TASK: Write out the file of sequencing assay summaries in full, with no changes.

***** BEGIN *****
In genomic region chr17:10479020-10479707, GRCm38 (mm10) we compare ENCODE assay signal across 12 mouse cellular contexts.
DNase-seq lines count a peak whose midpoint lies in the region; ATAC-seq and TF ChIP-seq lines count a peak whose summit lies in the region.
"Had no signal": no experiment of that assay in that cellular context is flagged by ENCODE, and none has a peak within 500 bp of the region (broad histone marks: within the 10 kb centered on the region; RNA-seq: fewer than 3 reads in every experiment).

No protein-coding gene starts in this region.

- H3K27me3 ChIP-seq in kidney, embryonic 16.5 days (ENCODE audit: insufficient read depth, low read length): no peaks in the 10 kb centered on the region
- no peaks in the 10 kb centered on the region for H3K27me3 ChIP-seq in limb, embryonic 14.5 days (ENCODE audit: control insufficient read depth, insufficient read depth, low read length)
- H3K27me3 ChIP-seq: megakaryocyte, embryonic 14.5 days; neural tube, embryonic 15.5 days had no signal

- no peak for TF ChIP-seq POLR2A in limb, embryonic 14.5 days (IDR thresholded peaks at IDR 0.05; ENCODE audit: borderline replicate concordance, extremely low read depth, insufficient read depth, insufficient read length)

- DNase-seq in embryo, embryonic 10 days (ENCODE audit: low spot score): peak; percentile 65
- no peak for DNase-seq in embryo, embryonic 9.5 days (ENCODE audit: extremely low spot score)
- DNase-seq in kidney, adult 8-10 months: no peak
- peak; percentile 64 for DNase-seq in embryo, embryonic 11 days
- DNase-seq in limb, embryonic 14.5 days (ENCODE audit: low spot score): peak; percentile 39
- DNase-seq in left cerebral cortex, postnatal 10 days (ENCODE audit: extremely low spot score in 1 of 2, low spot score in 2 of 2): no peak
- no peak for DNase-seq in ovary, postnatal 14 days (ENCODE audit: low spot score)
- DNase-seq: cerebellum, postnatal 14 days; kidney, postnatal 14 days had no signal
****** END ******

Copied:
In genomic region chr17:10479020-10479707, GRCm38 (mm10) we compare ENCODE assay signal across 12 mouse cellular contexts.
DNase-seq lines count a peak whose midpoint lies in the region; ATAC-seq and TF ChIP-seq lines count a peak whose summit lies in the region.
"Had no signal": no experiment of that assay in that cellular context is flagged by ENCODE, and none has a peak within 500 bp of the region (broad histone marks: within the 10 kb centered on the region; RNA-seq: fewer than 3 reads in every experiment).

No protein-coding gene starts in this region.

- H3K27me3 ChIP-seq in kidney, embryonic 16.5 days (ENCODE audit: insufficient read depth, low read length): no peaks in the 10 kb centered on the region
- no peaks in the 10 kb centered on the region for H3K27me3 ChIP-seq in limb, embryonic 14.5 days (ENCODE audit: control insufficient read depth, insufficient read depth, low read length)
- H3K27me3 ChIP-seq: megakaryocyte, embryonic 14.5 days; neural tube, embryonic 15.5 days had no signal

- no peak for TF ChIP-seq POLR2A in limb, embryonic 14.5 days (IDR thresholded peaks at IDR 0.05; ENCODE audit: borderline replicate concordance, extremely low read depth, insufficient read depth, insufficient read length)

- DNase-seq in embryo, embryonic 10 days (ENCODE audit: low spot score): peak; percentile 65
- no peak for DNase-seq in embryo, embryonic 9.5 days (ENCODE audit: extremely low spot score)
- DNase-seq in kidney, adult 8-10 months: no peak
- peak; percentile 64 for DNase-seq in embryo, embryonic 11 days
- DNase-seq in limb, embryonic 14.5 days (ENCODE audit: low spot score): peak; percentile 39
- DNase-seq in left cerebral cortex, postnatal 10 days (ENCODE audit: extremely low spot score in 1 of 2, low spot score in 2 of 2): no peak
- no peak for DNase-seq in ovary, postnatal 14 days (ENCODE audit: low spot score)
- DNase-seq: cerebellum, postnatal 14 days; kidney, postnatal 14 days had no signal